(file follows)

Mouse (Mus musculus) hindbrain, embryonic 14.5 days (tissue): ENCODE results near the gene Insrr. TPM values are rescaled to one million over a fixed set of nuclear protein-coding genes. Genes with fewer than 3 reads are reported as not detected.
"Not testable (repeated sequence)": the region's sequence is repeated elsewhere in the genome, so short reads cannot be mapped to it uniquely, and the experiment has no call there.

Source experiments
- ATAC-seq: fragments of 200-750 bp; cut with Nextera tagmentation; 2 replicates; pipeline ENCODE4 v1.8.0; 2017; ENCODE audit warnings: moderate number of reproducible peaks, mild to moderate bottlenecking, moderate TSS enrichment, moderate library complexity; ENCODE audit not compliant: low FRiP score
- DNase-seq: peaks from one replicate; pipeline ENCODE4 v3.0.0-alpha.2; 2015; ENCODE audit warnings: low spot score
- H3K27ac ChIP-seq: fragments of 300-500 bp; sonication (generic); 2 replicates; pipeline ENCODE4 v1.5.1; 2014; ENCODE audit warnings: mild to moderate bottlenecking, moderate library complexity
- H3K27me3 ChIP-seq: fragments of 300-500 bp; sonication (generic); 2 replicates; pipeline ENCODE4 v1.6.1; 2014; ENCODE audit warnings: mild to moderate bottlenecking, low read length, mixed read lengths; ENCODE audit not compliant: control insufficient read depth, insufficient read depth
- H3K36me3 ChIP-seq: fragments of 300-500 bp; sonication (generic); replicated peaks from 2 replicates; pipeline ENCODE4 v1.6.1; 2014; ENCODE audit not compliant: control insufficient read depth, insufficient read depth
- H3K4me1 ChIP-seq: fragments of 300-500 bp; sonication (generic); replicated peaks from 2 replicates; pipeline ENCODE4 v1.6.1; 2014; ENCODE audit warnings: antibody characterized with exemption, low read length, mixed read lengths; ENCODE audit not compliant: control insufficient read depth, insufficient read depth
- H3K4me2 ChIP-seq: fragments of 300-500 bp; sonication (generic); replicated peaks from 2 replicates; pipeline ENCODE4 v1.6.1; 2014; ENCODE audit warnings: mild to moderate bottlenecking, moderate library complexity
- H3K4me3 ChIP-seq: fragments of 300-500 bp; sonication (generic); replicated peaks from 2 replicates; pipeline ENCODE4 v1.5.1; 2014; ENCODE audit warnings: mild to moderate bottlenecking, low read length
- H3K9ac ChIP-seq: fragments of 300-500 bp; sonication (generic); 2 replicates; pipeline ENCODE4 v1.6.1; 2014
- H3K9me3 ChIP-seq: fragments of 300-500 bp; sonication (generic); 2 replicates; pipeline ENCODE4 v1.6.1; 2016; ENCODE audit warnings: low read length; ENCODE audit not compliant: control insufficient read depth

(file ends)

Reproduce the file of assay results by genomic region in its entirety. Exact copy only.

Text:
Mouse (Mus musculus) hindbrain, embryonic 14.5 days (tissue): ENCODE results near the gene Insrr. TPM values are rescaled to one million over a fixed set of nuclear protein-coding genes. Genes with fewer than 3 reads are reported as not detected.
"Not testable (repeated sequence)": the region's sequence is repeated elsewhere in the genome, so short reads cannot be mapped to it uniquely, and the experiment has no call there.

Source experiments
- ATAC-seq: fragments of 200-750 bp; cut with Nextera tagmentation; 2 replicates; pipeline ENCODE4 v1.8.0; 2017; ENCODE audit warnings: moderate number of reproducible peaks, mild to moderate bottlenecking, moderate TSS enrichment, moderate library complexity; ENCODE audit not compliant: low FRiP score
- DNase-seq: peaks from one replicate; pipeline ENCODE4 v3.0.0-alpha.2; 2015; ENCODE audit warnings: low spot score
- H3K27ac ChIP-seq: fragments of 300-500 bp; sonication (generic); 2 replicates; pipeline ENCODE4 v1.5.1; 2014; ENCODE audit warnings: mild to moderate bottlenecking, moderate library complexity
- H3K27me3 ChIP-seq: fragments of 300-500 bp; sonication (generic); 2 replicates; pipeline ENCODE4 v1.6.1; 2014; ENCODE audit warnings: mild to moderate bottlenecking, low read length, mixed read lengths; ENCODE audit not compliant: control insufficient read depth, insufficient read depth
- H3K36me3 ChIP-seq: fragments of 300-500 bp; sonication (generic); replicated peaks from 2 replicates; pipeline ENCODE4 v1.6.1; 2014; ENCODE audit not compliant: control insufficient read depth, insufficient read depth
- H3K4me1 ChIP-seq: fragments of 300-500 bp; sonication (generic); replicated peaks from 2 replicates; pipeline ENCODE4 v1.6.1; 2014; ENCODE audit warnings: antibody characterized with exemption, low read length, mixed read lengths; ENCODE audit not compliant: control insufficient read depth, insufficient read depth
- H3K4me2 ChIP-seq: fragments of 300-500 bp; sonication (generic); replicated peaks from 2 replicates; pipeline ENCODE4 v1.6.1; 2014; ENCODE audit warnings: mild to moderate bottlenecking, moderate library complexity
- H3K4me3 ChIP-seq: fragments of 300-500 bp; sonication (generic); replicated peaks from 2 replicates; pipeline ENCODE4 v1.5.1; 2014; ENCODE audit warnings: mild to moderate bottlenecking, low read length
- H3K9ac ChIP-seq: fragments of 300-500 bp; sonication (generic); 2 replicates; pipeline ENCODE4 v1.6.1; 2014
- H3K9me3 ChIP-seq: fragments of 300-500 bp; sonication (generic); 2 replicates; pipeline ENCODE4 v1.6.1; 2016; ENCODE audit warnings: low read length; ENCODE audit not compliant: control insufficient read depth